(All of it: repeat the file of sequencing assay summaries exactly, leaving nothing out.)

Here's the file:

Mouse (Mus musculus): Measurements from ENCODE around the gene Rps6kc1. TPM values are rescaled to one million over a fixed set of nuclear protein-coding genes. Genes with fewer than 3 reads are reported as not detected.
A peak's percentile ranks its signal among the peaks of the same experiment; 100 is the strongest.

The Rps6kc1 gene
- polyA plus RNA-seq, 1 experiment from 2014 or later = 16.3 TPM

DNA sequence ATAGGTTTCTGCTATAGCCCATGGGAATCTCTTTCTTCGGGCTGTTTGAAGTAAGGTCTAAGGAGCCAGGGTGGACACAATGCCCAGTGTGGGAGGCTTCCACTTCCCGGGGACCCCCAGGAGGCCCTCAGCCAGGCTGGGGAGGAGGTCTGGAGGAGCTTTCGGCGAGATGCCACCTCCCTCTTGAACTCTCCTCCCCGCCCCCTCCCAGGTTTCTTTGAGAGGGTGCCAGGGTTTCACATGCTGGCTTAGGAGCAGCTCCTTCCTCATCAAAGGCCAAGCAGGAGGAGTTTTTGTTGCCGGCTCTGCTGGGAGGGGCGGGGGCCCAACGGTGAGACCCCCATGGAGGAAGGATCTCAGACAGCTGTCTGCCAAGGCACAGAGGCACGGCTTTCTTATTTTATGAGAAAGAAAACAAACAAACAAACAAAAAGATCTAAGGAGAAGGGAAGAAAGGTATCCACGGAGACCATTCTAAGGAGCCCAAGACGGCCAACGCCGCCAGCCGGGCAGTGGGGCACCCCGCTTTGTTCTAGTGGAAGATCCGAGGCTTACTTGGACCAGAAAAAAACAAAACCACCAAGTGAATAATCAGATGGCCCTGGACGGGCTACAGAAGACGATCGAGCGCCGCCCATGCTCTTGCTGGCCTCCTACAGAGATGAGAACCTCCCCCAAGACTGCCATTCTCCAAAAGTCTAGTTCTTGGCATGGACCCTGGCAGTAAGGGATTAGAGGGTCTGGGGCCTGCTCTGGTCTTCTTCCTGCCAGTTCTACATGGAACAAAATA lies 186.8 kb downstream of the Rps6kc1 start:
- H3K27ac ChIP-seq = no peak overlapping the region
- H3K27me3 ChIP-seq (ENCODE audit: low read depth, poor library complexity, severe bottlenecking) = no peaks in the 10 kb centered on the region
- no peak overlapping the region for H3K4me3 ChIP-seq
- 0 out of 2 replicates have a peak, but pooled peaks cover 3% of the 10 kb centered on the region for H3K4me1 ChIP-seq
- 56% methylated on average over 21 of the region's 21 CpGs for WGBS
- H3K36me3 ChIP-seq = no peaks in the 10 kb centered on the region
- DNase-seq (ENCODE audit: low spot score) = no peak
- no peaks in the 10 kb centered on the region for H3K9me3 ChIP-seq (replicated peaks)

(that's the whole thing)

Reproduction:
Mouse (Mus musculus): Measurements from ENCODE around the gene Rps6kc1. TPM values are rescaled to one million over a fixed set of nuclear protein-coding genes. Genes with fewer than 3 reads are reported as not detected.
A peak's percentile ranks its signal among the peaks of the same experiment; 100 is the strongest.

The Rps6kc1 gene
- polyA plus RNA-seq, 1 experiment from 2014 or later = 16.3 TPM

DNA sequence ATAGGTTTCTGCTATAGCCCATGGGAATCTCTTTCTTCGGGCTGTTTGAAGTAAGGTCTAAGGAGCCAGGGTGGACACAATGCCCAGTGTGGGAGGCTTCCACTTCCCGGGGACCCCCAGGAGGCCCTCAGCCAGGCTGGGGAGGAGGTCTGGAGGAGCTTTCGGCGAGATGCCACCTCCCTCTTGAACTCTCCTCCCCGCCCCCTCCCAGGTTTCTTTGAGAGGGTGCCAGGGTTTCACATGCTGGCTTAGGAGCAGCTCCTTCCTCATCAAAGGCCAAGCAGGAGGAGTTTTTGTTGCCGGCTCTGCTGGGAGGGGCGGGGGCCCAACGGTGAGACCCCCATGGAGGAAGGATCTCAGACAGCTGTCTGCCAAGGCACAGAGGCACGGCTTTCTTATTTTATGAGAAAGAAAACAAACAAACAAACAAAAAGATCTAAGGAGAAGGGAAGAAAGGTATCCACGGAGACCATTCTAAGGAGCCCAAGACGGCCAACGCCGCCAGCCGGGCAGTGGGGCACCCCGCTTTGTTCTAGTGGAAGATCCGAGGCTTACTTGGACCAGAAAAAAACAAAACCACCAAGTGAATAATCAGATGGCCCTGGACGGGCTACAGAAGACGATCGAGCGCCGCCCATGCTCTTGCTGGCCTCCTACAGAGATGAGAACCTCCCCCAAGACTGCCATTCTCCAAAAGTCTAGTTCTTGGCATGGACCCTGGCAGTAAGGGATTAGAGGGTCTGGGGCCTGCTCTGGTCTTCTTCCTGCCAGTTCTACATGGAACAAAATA lies 186.8 kb downstream of the Rps6kc1 start:
- H3K27ac ChIP-seq = no peak overlapping the region
- H3K27me3 ChIP-seq (ENCODE audit: low read depth, poor library complexity, severe bottlenecking) = no peaks in the 10 kb centered on the region
- no peak overlapping the region for H3K4me3 ChIP-seq
- 0 out of 2 replicates have a peak, but pooled peaks cover 3% of the 10 kb centered on the region for H3K4me1 ChIP-seq
- 56% methylated on average over 21 of the region's 21 CpGs for WGBS
- H3K36me3 ChIP-seq = no peaks in the 10 kb centered on the region
- DNase-seq (ENCODE audit: low spot score) = no peak
- no peaks in the 10 kb centered on the region for H3K9me3 ChIP-seq (replicated peaks)